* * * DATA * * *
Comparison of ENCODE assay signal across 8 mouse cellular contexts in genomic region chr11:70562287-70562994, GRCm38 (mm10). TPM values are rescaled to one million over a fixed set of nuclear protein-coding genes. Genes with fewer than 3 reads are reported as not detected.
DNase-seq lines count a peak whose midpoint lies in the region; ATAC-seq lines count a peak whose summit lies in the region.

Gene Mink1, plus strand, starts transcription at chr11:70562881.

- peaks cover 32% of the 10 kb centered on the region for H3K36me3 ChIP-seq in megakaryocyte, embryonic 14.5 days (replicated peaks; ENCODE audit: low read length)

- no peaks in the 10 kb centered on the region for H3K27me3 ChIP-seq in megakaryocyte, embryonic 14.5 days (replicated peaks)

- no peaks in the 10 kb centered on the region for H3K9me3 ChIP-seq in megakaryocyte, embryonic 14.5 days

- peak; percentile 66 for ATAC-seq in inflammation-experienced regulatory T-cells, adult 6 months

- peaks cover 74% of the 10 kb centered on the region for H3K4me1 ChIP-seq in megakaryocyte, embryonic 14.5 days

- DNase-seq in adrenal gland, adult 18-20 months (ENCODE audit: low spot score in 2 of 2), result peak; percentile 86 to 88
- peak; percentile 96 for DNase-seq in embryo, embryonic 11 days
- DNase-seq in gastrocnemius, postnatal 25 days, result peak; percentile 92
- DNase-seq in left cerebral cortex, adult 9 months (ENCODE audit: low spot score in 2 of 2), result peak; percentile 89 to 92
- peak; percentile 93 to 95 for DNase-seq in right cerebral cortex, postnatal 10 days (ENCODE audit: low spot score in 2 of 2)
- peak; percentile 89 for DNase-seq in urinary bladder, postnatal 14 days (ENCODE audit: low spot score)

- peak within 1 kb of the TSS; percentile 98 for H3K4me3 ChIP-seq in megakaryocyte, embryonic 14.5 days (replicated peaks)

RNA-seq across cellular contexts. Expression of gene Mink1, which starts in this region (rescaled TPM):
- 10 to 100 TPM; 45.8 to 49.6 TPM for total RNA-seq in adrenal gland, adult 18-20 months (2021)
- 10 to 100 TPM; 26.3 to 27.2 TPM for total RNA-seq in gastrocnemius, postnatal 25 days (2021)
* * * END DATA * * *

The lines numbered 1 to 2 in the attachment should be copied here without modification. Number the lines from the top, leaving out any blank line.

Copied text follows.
Comparison of ENCODE assay signal across 8 mouse cellular contexts in genomic region chr11:70562287-70562994, GRCm38 (mm10). TPM values are rescaled to one million over a fixed set of nuclear protein-coding genes. Genes with fewer than 3 reads are reported as not detected.
DNase-seq lines count a peak whose midpoint lies in the region; ATAC-seq lines count a peak whose summit lies in the region.